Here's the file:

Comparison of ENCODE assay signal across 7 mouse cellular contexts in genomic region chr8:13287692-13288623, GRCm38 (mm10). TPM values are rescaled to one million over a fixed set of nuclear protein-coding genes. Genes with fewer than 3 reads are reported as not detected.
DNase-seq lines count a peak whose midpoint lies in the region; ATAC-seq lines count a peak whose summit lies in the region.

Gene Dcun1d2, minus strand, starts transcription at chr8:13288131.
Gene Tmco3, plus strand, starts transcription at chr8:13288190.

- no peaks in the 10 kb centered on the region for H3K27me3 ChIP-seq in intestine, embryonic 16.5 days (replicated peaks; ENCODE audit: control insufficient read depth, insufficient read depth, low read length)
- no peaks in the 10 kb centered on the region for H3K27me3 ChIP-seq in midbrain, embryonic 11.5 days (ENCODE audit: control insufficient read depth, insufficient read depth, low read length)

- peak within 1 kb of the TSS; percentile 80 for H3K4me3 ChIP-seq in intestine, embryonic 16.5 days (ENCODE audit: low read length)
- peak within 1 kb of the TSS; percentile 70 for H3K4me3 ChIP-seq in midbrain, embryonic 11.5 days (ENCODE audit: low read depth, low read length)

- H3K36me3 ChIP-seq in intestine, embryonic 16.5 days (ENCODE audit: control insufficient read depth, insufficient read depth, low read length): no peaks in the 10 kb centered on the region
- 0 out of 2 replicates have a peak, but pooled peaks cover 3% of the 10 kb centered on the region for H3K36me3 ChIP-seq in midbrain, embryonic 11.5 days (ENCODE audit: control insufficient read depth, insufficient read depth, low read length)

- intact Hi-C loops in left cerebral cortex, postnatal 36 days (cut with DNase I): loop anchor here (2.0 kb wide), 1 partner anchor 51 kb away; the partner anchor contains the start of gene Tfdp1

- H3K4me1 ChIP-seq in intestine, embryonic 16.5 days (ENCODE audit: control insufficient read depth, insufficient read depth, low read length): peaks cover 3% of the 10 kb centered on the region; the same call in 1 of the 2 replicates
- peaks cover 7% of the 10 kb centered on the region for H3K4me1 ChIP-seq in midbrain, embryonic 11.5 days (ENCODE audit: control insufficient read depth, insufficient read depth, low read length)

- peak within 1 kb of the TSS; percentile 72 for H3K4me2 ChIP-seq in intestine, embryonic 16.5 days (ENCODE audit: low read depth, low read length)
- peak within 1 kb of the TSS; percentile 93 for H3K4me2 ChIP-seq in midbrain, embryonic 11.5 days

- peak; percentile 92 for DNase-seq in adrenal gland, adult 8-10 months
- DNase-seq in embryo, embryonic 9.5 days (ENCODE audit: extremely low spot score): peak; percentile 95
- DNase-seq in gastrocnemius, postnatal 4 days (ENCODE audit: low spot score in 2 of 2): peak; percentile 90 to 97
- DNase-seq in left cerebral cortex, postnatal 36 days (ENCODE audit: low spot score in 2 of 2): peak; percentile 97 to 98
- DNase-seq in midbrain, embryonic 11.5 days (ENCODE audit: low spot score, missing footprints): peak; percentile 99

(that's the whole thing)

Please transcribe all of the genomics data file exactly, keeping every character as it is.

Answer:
Comparison of ENCODE assay signal across 7 mouse cellular contexts in genomic region chr8:13287692-13288623, GRCm38 (mm10). TPM values are rescaled to one million over a fixed set of nuclear protein-coding genes. Genes with fewer than 3 reads are reported as not detected.
DNase-seq lines count a peak whose midpoint lies in the region; ATAC-seq lines count a peak whose summit lies in the region.

Gene Dcun1d2, minus strand, starts transcription at chr8:13288131.
Gene Tmco3, plus strand, starts transcription at chr8:13288190.

- no peaks in the 10 kb centered on the region for H3K27me3 ChIP-seq in intestine, embryonic 16.5 days (replicated peaks; ENCODE audit: control insufficient read depth, insufficient read depth, low read length)
- no peaks in the 10 kb centered on the region for H3K27me3 ChIP-seq in midbrain, embryonic 11.5 days (ENCODE audit: control insufficient read depth, insufficient read depth, low read length)

- peak within 1 kb of the TSS; percentile 80 for H3K4me3 ChIP-seq in intestine, embryonic 16.5 days (ENCODE audit: low read length)
- peak within 1 kb of the TSS; percentile 70 for H3K4me3 ChIP-seq in midbrain, embryonic 11.5 days (ENCODE audit: low read depth, low read length)

- H3K36me3 ChIP-seq in intestine, embryonic 16.5 days (ENCODE audit: control insufficient read depth, insufficient read depth, low read length): no peaks in the 10 kb centered on the region
- 0 out of 2 replicates have a peak, but pooled peaks cover 3% of the 10 kb centered on the region for H3K36me3 ChIP-seq in midbrain, embryonic 11.5 days (ENCODE audit: control insufficient read depth, insufficient read depth, low read length)

- intact Hi-C loops in left cerebral cortex, postnatal 36 days (cut with DNase I): loop anchor here (2.0 kb wide), 1 partner anchor 51 kb away; the partner anchor contains the start of gene Tfdp1

- H3K4me1 ChIP-seq in intestine, embryonic 16.5 days (ENCODE audit: control insufficient read depth, insufficient read depth, low read length): peaks cover 3% of the 10 kb centered on the region; the same call in 1 of the 2 replicates
- peaks cover 7% of the 10 kb centered on the region for H3K4me1 ChIP-seq in midbrain, embryonic 11.5 days (ENCODE audit: control insufficient read depth, insufficient read depth, low read length)

- peak within 1 kb of the TSS; percentile 72 for H3K4me2 ChIP-seq in intestine, embryonic 16.5 days (ENCODE audit: low read depth, low read length)
- peak within 1 kb of the TSS; percentile 93 for H3K4me2 ChIP-seq in midbrain, embryonic 11.5 days

- peak; percentile 92 for DNase-seq in adrenal gland, adult 8-10 months
- DNase-seq in embryo, embryonic 9.5 days (ENCODE audit: extremely low spot score): peak; percentile 95
- DNase-seq in gastrocnemius, postnatal 4 days (ENCODE audit: low spot score in 2 of 2): peak; percentile 90 to 97
- DNase-seq in left cerebral cortex, postnatal 36 days (ENCODE audit: low spot score in 2 of 2): peak; percentile 97 to 98
- DNase-seq in midbrain, embryonic 11.5 days (ENCODE audit: low spot score, missing footprints): peak; percentile 99